Pots filled with water, jugs with earth, cactuses coming out of containers, crosses and rounded shaped forms fill the room of Arcadia Missa’s new space in central London. These small scale ceramics are the works of Phoebe Collings-James, an artist who encountered clay in 2014 while at NUOVE//Residency, a Ceramic Residency in Northern Italy, and developed this interest while at the Wysing Arts Centre in 2018. The artefacts displayed demonstrate a mastering of the skill of working clay and all its different stages, resulting in gloss glazed forms. It is a material that undergoes a specific process, one that deals with uncertainty, failures and trials.
The objects are displayed across the room, along the walls, hanging from the ceiling and placed directly on the floor; referencing the sphere of domesticity. The video sound piece Mother Tongue inserts the presence of the artist, her head moving swiftly with a net over face to which some bells have been stitched – referencing to the language we speak and the place we come from; an important question for this British-Jamaican artist.
The reference to the domestic interior is the first element of this show. Ceramics can be seen as middle class activity in Britain, with the proliferation of pottery classes across the country and the many ceramics pieces present in the English home. The focus on the small scale of these objects asks for a particular intimacy with them and the dramatic lightning of the show accentuates their metaphor and interpretation.
Nina Edge, an artist emerged in the late 1980s and whose practice has included ceramics, textiles, batik, sculpture, installation and performance is an important reference for Collings-James. Through clay Collings-James connects with what is made by man; antithetical to the computer age era, where things are either digitally made or delegated. She enjoys the very direct experience with clay and understands her pieces as “live and active gut cultures or subaltern spirit guides or the detritus of devotional memorabilia.”
Instilling life into artefacts, Phoebe Collings-James subverts the traditional functionality of pots and vessels and gives to these artefacts a magical dimension. These become linked with rituals of everyday life, reflecting upon the borders of personal rites and ceremonies – where the interior is in itself a container of occult activities.
Another important element of the show is the understanding of pottery production globally that plays a crucial role in defining identity in other parts of the world. Amongst this broader dimension of clay as material culture, there is a running thread between ceramics and the symbolism of soil. The title of the show – Relative Strength – is taken from a passage by Martinican Marxist philosopher and revolutionist Franz Fanon. In his book Wretched of the Earth from 1961, Fanon writes “colonisation and decolonisation is simply a question of relative strength”, to contextualise and understand violence as a necessary mean for activists in conducting decolonisation.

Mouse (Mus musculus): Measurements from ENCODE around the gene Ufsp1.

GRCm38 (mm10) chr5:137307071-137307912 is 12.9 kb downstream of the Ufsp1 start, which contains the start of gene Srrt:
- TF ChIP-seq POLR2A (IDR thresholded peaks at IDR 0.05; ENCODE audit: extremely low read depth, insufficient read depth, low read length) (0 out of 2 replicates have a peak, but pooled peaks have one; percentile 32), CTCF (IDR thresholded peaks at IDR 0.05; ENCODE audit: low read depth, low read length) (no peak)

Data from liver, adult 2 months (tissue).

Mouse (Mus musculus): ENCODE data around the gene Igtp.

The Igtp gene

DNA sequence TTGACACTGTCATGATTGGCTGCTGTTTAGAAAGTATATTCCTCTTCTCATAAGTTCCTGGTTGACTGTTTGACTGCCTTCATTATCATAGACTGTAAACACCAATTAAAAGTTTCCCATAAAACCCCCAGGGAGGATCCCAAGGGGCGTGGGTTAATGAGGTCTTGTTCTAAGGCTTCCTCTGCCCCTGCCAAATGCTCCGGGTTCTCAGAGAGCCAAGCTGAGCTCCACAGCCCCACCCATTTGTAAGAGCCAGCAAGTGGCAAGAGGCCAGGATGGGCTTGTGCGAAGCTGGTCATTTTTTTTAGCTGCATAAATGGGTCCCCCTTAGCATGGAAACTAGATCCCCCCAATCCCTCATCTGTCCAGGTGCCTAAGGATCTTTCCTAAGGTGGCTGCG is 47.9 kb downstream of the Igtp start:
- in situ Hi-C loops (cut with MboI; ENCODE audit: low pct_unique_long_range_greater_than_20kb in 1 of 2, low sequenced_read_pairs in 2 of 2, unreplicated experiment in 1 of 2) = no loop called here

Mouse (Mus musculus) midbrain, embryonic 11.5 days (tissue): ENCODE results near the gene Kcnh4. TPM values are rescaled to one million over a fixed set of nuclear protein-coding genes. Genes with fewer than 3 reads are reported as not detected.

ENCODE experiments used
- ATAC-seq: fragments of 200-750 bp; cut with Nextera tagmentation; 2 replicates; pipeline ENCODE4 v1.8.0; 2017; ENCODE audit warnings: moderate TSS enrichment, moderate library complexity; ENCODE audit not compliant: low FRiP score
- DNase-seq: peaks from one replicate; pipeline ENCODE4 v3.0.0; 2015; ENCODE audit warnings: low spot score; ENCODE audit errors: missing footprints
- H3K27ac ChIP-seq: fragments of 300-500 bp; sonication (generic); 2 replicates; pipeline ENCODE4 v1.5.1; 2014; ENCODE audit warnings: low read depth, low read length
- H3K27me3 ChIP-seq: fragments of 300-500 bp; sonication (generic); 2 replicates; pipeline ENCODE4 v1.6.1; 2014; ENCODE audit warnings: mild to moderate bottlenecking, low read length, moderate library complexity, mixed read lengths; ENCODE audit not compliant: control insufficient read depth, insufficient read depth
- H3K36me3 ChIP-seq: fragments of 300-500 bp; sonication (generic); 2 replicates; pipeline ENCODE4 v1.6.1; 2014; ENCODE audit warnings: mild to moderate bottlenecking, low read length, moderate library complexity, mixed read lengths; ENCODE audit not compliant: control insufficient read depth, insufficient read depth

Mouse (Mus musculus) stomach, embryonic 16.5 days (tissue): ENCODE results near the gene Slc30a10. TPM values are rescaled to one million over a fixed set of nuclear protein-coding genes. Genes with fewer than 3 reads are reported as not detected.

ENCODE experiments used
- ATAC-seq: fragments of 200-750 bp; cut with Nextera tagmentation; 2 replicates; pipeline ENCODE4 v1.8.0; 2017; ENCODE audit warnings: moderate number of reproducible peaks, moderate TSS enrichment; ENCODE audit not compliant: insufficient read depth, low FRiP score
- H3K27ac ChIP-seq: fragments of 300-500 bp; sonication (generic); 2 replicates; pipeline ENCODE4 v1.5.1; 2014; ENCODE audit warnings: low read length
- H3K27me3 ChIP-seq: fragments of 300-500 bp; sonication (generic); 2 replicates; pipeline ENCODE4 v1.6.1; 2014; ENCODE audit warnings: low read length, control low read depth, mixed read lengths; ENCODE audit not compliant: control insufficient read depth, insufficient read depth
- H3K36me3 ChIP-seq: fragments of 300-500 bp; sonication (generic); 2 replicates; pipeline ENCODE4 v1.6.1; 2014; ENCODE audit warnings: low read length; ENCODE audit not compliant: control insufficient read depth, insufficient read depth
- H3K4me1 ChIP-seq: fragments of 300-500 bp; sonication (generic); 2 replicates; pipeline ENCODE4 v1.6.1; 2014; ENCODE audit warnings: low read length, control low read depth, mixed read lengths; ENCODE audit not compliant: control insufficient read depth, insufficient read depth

Throughout the installation of the ceramics, Collings-James also refers to the struggle of decolonisation, its history and its impact. The strongest visual metaphor of this tension is perhaps the series of ratchet straps that hang heavily from the ceiling and to which fragile ceramic pieces are attached, creating a tension on what is actually being held. The fragility of clay is relative, and it could be that the strength relations we take for granted have other strengths and stabilities, subverting the order of things. Could it not be that the delicate ceramic holds the straps and the overall composition? Strength and weaknesses are subverted in Phoebe Collings-James powerful display.
Dr. Ilaria Puri Purini
Curator of Programmes
Arcadia Missa, 14-16 Brewer St, Soho, London W1F 0SG. Open Wednesday – Saturday, 12.00 – 18.00. Exhibition continues until 31 May 2018. arcadiamissa.com
Phoebe Collings-James is a Jamaican British artist, born in London and living in New York. Her works take form in drawing, video, sculpture, text and music, with distinctly corporeal approach. She burdens ubiquitous materials with a process of symbolic layering, all in order to explore emotional connections to the politics and erotics of violence, language and fear. Recent exhibitions include Relative Strength, Arcadia Missa; The Yellow Wallpaper, Ginevra Gambino; Harlem Postcards, Studio Museum Harlem; ATROPHILIA, Company Gallery; Just Enough Violence, Arcadia Missa; and Blood on the Leaves Blood on the Roots, Preteen Gallery, Mexico City. In 2017, she was a Sculpture Centre featured artist and created an original soundtrack for two performance works by long time collaborator Jamila Johnson‐Small, which toured Europe with locations including ICA, London and MAC, Birmingham. In 2018, she was artist‐in‐residence at Wysing Art Centre, Cambridge and presented the performance, Just Give Me A Minute, at Palais de Tokyo in Paris.